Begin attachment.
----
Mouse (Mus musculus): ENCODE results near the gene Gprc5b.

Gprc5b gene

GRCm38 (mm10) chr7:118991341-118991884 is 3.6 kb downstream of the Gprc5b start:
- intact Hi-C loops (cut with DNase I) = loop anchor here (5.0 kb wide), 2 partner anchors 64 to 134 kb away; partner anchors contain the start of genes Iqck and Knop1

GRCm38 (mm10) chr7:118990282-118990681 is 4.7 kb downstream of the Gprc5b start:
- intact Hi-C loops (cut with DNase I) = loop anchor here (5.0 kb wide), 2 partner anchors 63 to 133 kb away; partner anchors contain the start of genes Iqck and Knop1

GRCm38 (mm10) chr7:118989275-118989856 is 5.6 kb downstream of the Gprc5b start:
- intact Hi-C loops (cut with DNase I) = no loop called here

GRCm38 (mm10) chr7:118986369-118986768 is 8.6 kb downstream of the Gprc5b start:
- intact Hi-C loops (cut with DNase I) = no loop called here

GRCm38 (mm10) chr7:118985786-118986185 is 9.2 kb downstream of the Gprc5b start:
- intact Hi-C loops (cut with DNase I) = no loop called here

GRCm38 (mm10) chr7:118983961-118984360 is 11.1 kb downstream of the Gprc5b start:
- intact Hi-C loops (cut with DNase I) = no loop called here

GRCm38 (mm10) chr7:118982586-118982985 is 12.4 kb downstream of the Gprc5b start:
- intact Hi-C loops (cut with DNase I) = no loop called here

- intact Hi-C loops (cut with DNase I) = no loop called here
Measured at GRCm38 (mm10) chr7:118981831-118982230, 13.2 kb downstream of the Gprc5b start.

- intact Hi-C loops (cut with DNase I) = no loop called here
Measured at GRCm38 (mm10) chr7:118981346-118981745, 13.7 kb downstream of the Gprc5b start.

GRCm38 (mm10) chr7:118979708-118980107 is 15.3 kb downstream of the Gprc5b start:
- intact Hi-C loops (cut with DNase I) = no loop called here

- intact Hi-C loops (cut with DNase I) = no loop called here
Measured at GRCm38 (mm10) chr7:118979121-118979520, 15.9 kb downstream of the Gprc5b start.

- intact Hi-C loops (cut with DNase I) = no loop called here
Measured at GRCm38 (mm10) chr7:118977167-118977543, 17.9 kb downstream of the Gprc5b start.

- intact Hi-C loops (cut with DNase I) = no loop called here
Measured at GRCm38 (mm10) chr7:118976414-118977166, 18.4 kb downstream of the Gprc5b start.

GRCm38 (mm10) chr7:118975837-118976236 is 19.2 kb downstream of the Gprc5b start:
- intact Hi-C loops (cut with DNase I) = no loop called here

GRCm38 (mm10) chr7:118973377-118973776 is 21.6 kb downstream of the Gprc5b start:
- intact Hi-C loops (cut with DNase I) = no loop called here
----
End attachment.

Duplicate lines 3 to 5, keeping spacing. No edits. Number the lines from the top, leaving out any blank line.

GRCm38 (mm10) chr7:118991341-118991884 is 3.6 kb downstream of the Gprc5b start:
- intact Hi-C loops (cut with DNase I) = loop anchor here (5.0 kb wide), 2 partner anchors 64 to 134 kb away; partner anchors contain the start of genes Iqck and Knop1

GRCm38 (mm10) chr7:118990282-118990681 is 4.7 kb downstream of the Gprc5b start: